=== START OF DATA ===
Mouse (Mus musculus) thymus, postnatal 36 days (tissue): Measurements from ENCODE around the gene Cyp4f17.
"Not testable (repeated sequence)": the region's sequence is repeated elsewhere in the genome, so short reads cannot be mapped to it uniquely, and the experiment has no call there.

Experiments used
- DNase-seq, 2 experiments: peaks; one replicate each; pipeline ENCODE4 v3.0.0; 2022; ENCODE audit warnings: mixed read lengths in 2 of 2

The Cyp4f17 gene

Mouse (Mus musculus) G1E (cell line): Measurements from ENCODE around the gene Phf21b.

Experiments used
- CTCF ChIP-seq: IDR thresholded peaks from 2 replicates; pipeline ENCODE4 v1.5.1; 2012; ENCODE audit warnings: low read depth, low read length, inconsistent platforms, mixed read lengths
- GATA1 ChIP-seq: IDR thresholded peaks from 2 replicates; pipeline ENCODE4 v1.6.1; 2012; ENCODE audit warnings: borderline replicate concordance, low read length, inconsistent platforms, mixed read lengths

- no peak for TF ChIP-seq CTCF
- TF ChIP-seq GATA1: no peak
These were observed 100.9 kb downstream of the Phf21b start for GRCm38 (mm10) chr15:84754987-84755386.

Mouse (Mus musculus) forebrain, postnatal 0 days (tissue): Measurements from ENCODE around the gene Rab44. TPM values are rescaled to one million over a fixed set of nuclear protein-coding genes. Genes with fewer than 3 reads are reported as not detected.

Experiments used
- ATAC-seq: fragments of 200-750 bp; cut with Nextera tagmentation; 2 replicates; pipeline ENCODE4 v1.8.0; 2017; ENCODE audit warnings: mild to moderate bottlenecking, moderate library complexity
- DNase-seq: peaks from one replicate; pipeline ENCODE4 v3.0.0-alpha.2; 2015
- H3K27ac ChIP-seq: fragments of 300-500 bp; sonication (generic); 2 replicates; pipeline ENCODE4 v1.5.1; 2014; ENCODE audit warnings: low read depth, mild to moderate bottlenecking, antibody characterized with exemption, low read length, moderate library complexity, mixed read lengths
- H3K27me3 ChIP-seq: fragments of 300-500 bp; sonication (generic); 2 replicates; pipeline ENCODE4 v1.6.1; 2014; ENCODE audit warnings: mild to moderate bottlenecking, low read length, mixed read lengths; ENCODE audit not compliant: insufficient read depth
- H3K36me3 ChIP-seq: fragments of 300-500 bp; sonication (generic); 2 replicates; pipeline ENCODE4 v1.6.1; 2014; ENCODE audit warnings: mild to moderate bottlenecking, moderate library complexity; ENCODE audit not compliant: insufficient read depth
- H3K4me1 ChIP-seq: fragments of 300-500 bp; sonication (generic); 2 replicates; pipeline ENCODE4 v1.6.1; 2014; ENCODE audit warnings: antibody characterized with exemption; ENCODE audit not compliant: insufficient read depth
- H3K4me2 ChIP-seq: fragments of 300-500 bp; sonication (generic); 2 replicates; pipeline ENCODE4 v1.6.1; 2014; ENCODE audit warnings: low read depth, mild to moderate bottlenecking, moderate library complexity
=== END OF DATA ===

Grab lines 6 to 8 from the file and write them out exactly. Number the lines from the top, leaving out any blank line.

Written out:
Mouse (Mus musculus) G1E (cell line): Measurements from ENCODE around the gene Phf21b.

Experiments used
- CTCF ChIP-seq: IDR thresholded peaks from 2 replicates; pipeline ENCODE4 v1.5.1; 2012; ENCODE audit warnings: low read depth, low read length, inconsistent platforms, mixed read lengths